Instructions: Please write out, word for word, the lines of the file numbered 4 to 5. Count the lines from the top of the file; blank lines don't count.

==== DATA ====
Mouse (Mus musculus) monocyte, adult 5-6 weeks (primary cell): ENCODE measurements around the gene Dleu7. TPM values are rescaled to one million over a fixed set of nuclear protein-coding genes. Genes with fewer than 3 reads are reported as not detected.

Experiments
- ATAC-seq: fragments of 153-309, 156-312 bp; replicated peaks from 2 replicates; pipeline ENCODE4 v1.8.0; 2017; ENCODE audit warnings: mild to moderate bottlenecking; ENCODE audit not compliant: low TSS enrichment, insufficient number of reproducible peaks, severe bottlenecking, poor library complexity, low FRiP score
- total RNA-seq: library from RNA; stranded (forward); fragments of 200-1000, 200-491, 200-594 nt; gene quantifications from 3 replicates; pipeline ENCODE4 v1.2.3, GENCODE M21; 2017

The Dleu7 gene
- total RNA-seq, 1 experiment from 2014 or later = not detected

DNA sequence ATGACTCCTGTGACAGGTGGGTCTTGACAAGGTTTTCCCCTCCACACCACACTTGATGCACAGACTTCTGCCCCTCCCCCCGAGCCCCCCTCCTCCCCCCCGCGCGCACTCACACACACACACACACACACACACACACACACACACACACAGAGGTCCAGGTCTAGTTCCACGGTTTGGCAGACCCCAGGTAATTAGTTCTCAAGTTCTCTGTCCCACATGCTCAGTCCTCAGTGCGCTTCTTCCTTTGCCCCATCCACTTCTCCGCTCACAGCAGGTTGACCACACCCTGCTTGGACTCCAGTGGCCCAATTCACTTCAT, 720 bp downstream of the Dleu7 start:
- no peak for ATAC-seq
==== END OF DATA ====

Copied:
- total RNA-seq: library from RNA; stranded (forward); fragments of 200-1000, 200-491, 200-594 nt; gene quantifications from 3 replicates; pipeline ENCODE4 v1.2.3, GENCODE M21; 2017

The Dleu7 gene